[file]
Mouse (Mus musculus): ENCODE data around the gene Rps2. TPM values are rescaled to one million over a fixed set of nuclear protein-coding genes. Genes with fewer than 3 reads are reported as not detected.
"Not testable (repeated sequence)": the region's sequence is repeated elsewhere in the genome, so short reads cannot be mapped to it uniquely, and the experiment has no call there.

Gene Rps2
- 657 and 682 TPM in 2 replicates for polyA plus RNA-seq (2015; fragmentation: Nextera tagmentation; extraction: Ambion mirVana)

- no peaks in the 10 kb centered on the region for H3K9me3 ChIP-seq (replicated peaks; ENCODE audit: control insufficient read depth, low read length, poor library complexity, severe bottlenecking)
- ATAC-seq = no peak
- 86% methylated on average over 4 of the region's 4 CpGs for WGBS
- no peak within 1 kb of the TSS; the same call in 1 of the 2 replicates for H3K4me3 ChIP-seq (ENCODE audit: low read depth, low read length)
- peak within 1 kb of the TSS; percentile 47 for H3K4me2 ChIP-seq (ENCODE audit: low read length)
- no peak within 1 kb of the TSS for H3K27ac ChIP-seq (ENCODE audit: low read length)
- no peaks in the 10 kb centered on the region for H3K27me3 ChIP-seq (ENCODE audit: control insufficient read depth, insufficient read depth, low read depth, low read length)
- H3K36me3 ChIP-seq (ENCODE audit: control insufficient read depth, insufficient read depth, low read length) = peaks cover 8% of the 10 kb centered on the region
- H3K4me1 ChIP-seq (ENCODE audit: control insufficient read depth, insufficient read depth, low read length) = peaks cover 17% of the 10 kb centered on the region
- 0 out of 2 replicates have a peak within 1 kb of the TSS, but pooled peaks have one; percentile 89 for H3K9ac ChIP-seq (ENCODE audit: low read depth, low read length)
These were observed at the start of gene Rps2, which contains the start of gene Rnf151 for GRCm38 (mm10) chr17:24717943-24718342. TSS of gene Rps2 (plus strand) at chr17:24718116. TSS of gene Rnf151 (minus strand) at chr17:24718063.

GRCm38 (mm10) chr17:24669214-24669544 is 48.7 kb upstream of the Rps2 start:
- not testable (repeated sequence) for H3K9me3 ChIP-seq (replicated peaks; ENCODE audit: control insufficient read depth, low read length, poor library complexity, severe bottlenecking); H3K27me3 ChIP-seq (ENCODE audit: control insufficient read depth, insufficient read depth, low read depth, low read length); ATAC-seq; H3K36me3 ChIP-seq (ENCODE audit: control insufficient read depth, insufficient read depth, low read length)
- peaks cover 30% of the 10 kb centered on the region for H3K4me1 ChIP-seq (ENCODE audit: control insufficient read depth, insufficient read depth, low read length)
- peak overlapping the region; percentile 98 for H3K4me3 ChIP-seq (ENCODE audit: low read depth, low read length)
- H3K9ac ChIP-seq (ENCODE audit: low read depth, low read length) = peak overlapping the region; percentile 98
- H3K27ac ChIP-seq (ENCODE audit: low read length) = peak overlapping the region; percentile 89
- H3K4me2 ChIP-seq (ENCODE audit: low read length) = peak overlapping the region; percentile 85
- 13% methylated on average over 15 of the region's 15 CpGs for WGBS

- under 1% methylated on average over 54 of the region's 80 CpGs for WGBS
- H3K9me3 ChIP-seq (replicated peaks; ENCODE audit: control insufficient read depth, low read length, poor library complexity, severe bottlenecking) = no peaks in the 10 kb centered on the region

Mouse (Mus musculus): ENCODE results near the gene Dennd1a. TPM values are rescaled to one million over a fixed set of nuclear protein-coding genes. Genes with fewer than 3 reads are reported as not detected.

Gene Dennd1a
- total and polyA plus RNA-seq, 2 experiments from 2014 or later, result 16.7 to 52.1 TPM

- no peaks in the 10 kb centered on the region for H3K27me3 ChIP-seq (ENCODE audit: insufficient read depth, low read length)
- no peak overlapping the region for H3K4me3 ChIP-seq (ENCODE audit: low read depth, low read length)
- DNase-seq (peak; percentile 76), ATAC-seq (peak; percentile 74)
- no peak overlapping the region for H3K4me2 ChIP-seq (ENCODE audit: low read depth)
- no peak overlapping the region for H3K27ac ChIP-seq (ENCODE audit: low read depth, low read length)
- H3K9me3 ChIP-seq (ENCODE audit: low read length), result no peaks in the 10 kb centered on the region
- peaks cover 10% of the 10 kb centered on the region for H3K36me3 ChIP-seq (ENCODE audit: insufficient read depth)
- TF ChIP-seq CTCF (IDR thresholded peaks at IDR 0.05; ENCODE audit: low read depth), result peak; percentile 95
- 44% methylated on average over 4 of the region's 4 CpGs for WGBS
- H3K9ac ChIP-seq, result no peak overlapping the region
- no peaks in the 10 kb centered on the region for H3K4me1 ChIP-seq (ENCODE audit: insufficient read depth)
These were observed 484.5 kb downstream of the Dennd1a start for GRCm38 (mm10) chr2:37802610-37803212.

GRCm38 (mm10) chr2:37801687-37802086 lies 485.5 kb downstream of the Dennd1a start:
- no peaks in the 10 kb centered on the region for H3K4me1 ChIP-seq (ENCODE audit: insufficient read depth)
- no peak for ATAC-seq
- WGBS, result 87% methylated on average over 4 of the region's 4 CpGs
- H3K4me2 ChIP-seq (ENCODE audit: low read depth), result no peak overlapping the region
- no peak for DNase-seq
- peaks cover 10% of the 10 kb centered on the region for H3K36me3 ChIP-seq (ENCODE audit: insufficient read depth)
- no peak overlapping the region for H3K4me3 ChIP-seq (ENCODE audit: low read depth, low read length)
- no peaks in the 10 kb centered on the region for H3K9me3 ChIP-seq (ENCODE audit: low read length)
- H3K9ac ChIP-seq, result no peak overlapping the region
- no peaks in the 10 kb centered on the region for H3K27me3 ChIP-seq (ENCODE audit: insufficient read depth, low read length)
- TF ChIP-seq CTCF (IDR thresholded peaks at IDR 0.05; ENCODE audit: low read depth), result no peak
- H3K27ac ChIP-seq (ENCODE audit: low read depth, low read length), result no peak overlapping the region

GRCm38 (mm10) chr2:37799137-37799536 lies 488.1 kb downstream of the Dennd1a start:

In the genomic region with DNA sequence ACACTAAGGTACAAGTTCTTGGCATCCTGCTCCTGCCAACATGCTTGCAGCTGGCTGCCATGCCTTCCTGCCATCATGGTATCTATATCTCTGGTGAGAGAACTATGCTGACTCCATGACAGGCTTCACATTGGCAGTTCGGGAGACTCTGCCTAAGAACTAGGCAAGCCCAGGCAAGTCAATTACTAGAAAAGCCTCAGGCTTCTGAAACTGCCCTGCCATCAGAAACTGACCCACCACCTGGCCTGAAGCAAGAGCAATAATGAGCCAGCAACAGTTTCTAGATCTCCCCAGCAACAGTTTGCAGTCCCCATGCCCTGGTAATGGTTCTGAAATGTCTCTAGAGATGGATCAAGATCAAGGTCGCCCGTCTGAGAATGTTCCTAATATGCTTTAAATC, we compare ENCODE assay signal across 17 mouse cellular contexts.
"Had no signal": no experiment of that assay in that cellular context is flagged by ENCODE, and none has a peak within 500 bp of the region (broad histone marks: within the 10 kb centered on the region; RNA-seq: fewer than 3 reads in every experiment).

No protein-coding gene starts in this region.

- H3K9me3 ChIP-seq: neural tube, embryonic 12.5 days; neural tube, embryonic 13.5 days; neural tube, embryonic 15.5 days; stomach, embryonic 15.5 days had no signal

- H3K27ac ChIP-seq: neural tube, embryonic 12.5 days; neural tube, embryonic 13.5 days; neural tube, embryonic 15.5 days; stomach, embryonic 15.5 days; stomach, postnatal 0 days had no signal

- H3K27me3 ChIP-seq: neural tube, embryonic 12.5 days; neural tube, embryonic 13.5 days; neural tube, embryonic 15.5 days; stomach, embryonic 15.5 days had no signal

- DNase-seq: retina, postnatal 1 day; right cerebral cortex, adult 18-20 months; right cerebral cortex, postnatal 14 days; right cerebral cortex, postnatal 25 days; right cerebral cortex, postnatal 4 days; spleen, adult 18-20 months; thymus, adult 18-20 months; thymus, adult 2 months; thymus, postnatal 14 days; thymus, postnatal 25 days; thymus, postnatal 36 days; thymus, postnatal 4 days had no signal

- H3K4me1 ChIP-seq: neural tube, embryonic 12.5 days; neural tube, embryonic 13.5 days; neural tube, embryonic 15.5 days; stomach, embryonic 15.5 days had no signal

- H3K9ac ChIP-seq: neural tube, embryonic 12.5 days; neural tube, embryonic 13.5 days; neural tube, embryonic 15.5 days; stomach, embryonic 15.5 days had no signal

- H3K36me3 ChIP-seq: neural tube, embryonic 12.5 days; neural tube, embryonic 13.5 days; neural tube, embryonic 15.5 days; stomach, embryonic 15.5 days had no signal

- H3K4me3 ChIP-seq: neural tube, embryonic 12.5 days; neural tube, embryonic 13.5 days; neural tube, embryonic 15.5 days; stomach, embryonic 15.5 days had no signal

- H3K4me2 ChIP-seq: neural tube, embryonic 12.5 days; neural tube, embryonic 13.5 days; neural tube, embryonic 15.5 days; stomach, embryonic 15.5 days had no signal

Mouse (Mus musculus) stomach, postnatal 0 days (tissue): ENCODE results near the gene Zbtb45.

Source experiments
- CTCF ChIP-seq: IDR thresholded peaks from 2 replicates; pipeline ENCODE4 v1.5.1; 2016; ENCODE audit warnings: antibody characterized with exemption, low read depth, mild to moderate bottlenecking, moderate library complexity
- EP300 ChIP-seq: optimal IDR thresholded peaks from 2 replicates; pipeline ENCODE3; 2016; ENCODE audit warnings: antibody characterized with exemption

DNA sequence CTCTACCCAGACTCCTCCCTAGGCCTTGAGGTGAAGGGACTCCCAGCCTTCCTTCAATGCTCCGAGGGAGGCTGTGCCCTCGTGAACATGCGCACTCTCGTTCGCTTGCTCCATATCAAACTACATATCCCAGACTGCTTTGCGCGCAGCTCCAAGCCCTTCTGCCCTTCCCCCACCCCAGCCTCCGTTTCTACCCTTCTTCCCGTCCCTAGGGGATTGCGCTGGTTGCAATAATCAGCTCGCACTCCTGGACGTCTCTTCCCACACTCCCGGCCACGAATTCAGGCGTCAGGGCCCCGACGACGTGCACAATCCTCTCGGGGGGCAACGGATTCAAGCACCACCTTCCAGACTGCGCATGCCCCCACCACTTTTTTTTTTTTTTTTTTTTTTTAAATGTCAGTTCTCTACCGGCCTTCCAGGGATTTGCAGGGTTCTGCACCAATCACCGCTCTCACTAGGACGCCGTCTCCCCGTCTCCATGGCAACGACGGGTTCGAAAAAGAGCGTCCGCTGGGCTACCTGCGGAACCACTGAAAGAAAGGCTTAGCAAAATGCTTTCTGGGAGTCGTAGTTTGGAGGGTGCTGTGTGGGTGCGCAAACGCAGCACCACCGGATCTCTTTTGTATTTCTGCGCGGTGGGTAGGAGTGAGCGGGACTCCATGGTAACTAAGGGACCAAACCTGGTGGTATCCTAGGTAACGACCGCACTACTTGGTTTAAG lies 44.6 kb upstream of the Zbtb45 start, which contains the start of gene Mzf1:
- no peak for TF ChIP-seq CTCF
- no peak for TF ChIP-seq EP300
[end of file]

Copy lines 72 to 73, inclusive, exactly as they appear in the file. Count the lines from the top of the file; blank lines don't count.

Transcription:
- no peak for TF ChIP-seq CTCF
- no peak for TF ChIP-seq EP300